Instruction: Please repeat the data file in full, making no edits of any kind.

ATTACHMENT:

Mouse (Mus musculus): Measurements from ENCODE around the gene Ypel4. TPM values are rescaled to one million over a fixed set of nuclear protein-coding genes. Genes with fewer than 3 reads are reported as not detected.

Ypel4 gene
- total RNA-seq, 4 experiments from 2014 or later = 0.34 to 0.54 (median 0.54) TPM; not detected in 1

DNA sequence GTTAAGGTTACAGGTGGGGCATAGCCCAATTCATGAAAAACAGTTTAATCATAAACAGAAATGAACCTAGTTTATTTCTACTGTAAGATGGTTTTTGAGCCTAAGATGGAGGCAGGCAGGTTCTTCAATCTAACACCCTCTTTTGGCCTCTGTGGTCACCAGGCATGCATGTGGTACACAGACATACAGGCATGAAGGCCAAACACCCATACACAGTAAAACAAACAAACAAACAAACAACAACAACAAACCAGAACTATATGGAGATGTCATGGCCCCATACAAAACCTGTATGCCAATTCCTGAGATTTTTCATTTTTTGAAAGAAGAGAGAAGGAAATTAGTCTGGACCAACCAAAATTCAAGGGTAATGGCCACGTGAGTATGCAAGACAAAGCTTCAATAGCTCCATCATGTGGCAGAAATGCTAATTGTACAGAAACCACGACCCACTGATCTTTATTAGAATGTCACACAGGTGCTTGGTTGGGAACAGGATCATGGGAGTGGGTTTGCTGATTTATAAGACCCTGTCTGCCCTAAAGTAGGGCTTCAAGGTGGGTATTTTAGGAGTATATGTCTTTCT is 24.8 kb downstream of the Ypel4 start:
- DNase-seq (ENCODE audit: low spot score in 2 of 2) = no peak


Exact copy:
Mouse (Mus musculus): Measurements from ENCODE around the gene Ypel4. TPM values are rescaled to one million over a fixed set of nuclear protein-coding genes. Genes with fewer than 3 reads are reported as not detected.

Ypel4 gene
- total RNA-seq, 4 experiments from 2014 or later = 0.34 to 0.54 (median 0.54) TPM; not detected in 1

DNA sequence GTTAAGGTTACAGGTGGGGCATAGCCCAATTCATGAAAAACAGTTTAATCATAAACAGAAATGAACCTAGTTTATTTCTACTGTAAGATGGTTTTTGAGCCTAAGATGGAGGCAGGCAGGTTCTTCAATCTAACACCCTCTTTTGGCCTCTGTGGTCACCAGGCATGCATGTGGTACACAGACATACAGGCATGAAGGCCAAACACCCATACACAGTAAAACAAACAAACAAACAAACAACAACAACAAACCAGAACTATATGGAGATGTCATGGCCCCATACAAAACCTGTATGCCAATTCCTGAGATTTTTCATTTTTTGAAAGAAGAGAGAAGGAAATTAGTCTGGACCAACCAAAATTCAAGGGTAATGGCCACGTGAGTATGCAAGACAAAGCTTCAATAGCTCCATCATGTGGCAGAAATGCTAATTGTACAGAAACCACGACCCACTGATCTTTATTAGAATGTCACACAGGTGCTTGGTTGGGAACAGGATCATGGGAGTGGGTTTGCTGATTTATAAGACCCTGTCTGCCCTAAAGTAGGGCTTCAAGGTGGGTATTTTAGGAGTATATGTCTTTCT is 24.8 kb downstream of the Ypel4 start:
- DNase-seq (ENCODE audit: low spot score in 2 of 2) = no peak